Minnie Wang
Apr 25, 2023

How Partipost grew its influencer marketing platform in Asia and how it now works with media agencies

Partipost co-founder and head of Taiwan speaks with Campaign about their partnership with Dentsu X and how technology is helping to scale micro-influencers networks.

Tony Jen
Tony Jen

One often hears about businesses running 'at speed'. But businesses running at internet speed out of Asia can operate at a pace that can be on an entirely different level.

Such is the example of the influencer marketing platform Partipost which claims to have the "fastest growing network of influencers across Asia." 

Co-founded by Jonathan Eg, Tony Jen and Benyamin Ramli in Singapore in 2016, Partipost launched its mobile app in 2018 and quickly began doubling and tripling its influencer userbase every month, attracting the attention of financial backers like SPH Ventures and Quest Ventures. 

From its early operations in Singapore, Taiwan, and Indonesia, it quickly expanded into six markets, including Malaysia, the Philippines and Hong Kong, and will expand to Thailand and Vietnam in a few months. 

As of early 2023, Partipost has over 900,000 registered 'micro influencers', working with over 3,500 global brands and managing over 10,000 campaigns across six markets in Asia. 

L-R: Benyamin Ramli, Jonathan Eg, Tony Jen

Overcoming challenges with technology 

Partipost co-founder and head of Taiwan, Tony Jen, tells Campaign the platform definitely experienced some growing pains in their operation as they grew so quickly. Jen admits that as a regional team working from Taiwan, Singapore and Indonesia, executing projects in different markets with different cultures and religious beliefs was challenging.

“While Hong Kong and Taiwan are smaller but more mature markets, Southeast Asia markets have a larger scale, and it is the two-way process of learning from experience that helps us rapidly grow in the region”, he added.  

The right technology and partnerships are also critical when developing certain markets. Jen says his team developed a highly adaptable set of technological tools which can be applied despite market limitations, which he credits for their quick launch in Hong Kong last December.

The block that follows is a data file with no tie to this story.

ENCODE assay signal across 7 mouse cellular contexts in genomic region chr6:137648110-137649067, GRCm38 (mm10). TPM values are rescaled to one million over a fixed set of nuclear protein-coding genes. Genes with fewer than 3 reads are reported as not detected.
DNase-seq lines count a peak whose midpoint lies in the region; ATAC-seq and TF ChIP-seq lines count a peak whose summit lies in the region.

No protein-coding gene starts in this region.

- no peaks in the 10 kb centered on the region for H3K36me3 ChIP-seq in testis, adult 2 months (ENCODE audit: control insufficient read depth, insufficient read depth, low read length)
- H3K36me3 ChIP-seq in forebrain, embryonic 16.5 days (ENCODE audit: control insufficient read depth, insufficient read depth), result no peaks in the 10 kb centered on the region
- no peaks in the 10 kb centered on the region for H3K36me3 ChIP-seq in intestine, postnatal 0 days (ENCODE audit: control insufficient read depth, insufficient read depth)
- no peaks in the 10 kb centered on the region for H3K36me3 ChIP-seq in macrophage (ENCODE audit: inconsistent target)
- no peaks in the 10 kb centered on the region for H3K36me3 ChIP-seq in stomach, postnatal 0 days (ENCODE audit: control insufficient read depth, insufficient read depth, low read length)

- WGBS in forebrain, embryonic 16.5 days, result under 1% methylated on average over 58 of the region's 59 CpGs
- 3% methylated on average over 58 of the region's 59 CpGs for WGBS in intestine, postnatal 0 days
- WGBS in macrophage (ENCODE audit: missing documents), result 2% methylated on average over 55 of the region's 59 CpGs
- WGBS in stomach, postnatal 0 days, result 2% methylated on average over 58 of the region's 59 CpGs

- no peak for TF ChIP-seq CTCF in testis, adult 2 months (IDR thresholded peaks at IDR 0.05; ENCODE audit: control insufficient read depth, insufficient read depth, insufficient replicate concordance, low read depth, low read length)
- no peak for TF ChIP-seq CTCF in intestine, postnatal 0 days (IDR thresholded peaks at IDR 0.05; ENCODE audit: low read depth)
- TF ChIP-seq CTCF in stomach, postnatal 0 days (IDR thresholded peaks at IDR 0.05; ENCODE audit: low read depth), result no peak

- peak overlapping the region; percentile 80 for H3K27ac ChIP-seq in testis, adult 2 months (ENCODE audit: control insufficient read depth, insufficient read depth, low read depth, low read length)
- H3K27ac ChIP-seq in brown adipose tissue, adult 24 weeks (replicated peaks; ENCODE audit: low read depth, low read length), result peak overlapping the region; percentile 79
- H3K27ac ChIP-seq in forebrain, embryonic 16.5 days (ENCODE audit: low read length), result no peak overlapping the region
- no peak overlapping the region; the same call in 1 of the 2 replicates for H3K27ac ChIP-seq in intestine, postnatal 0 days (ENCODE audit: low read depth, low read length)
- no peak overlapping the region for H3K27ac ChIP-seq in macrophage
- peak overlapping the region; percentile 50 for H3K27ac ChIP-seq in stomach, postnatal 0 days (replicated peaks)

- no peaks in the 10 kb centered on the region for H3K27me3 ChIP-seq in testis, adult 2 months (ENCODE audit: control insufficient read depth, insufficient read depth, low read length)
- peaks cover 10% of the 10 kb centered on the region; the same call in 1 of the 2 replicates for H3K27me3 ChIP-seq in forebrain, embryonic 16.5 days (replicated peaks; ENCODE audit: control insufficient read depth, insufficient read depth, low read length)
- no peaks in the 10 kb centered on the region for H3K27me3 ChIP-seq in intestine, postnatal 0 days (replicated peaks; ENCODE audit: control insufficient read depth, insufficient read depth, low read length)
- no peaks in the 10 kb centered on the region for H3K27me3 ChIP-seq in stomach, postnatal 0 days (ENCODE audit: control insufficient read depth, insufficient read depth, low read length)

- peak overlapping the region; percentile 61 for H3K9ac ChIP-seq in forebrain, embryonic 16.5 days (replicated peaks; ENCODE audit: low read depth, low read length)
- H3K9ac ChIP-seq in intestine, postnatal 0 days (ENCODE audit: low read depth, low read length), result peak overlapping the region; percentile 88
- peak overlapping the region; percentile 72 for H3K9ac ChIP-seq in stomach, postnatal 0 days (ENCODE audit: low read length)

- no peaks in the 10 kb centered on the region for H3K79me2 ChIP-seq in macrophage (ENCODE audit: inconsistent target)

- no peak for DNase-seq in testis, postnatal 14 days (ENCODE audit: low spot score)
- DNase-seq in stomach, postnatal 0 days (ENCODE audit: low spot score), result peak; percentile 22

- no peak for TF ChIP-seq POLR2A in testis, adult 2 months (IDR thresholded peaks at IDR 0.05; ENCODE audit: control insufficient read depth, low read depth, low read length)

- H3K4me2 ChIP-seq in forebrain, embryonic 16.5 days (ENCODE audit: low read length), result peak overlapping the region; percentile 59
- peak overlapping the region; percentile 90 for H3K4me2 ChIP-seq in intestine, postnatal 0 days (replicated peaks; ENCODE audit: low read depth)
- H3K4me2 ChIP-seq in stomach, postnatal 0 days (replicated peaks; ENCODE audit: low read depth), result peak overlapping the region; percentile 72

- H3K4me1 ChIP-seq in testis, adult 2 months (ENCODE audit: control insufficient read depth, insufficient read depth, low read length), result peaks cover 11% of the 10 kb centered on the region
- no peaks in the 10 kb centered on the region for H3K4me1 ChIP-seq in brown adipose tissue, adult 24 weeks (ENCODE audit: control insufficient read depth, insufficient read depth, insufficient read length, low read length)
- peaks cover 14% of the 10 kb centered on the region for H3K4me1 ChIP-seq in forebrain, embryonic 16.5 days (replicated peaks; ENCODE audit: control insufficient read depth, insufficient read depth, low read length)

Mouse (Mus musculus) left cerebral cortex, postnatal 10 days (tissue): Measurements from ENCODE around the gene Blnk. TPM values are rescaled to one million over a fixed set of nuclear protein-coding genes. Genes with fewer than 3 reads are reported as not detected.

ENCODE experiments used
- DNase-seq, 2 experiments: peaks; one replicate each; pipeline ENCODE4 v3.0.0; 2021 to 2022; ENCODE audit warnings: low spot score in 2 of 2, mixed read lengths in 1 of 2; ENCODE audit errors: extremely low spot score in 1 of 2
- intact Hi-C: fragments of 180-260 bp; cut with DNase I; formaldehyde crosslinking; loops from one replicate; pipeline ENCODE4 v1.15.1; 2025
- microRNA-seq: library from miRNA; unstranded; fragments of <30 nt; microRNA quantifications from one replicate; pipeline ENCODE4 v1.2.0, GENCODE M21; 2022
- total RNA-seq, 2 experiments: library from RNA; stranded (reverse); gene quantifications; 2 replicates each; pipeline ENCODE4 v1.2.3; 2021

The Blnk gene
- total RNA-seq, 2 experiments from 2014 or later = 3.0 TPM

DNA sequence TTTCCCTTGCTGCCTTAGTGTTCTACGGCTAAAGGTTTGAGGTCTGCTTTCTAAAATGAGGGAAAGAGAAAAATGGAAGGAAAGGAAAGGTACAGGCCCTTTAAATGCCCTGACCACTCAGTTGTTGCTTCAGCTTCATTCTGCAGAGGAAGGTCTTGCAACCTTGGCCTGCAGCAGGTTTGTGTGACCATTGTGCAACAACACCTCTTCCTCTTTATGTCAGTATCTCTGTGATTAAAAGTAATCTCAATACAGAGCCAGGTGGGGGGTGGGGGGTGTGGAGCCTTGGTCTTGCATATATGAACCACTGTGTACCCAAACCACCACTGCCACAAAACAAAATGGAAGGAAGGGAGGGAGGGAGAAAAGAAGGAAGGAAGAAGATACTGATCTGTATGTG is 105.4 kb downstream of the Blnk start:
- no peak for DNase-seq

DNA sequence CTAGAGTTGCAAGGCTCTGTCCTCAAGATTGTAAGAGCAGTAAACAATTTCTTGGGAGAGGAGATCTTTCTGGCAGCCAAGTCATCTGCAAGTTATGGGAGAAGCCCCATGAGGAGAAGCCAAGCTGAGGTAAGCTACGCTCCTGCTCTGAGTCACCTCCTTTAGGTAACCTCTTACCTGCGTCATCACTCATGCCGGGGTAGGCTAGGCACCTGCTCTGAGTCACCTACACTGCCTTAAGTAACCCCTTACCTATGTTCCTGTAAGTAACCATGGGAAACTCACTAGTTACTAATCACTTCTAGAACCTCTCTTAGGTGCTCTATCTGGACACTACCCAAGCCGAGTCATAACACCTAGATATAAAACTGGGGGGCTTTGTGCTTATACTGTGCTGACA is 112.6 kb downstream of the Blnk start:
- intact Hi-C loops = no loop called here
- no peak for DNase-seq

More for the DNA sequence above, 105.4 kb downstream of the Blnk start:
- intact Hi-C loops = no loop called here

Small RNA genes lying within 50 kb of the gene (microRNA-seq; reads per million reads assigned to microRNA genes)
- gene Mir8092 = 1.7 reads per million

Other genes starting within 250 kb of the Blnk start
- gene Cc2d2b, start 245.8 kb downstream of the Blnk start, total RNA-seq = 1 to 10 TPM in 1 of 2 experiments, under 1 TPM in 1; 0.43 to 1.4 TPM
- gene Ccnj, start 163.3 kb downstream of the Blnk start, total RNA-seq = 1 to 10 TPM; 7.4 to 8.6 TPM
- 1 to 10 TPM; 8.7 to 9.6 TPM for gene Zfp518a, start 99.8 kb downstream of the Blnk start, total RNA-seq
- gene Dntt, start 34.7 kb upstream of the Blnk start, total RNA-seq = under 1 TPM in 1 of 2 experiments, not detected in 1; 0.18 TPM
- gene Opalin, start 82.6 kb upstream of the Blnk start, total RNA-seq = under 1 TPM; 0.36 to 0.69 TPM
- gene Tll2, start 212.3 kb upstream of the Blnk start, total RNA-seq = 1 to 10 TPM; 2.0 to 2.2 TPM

For a recent ‘Fly to Harbour City’ campaign in Hong Kong, influencers at Partipost created over 900 pieces of content that reached over 3 million audiences and generated more than 200,000 organic engagements, with month-over-month growth of Google trend increasing by over 20%, in Indonesia, Malaysia, Singapore, the Philippines and Thailand. 

Just four months later, the firm partnered with Dentsu X in Taiwan to build a community for content creators in Taiwan and share their influencers network. 

Partipost partners with Dentsu X in Taiwan

According to Jen, top media agencies like Dentsu X tend to work more with top KOLs, while Partipost penetrates deeper into the market with micro-influencers and KOCs. To make micro-influencer campaigns work on a larger scale, they need to have technology to make multi-pronged campaigns more efficient.

While authentic brand storytelling of microinfluencer campaign may be the initial attraction, Jen says it's the simplification of cross-platform management that makes scaling feasible, saving 80% to 90% of the time in influencer matching and marketing execution for each campaign.

What's mutually beneficial for both media agencies and influencer platforms like Partipost, besides assembling a larger network of influencers and content creators, is the data they accumulate for conversion and monetisation, Jen says, noting “the database is like a funnel”. Matching authentic brand stories with targeted audiences may be a "people-oriented" practice, he says, but it ultimatley accelerates the accumulation of data.

Data insights into the Taiwanese influencer market

In Taiwan, for instance, the influencer platform has a lot of data it can draw on, from both external and internal metrics.

Data shared by Partipost shows that Instagram is still the most effective social media channel for influencer marketing in Taiwan, with over 10 million monthly active users. Even though YouTube is estimated to reach over 20 million people, about 85% of the island's total population, TikTok is a rising new advertising channel with around 5.3 million users aged 18 years and above. 

Jen said, in the past, KOL and KOC marketing mostly worked with content creators aged between 26 to 40. Now moving to TikTok, the platform has witnessed more potential from a younger generation of influencers aged between 16 and 25, who will grow up in a few years.

With this in mind, Partipost in recent years has begun to work closely on campuses in Taiwan, reaching out to younger audience and influencers, while launching their Content Creators Accelerator Programme. The programme selected 15 KOCs or micro-influencers out of 500 and provided them with professional training and education to build a larger and healthier content creators’ network.

In Taiwan, Partipost not only works with local brands but also supports Baidu-owned video platform iQiyi in its efforts to influence and recommend TV series to Taiwan audiences, while also tapping into Red, a UGC community app in the Chinese mainland. Jen clarified that “audiences from Taiwan are not highly involved in the Red community but it is an app that could influence readers and viewers in Taiwan”. Looking into the future, he "does not rule out the possibility of expanding to the mainland market in the future". 

Source:
Campaign Asia

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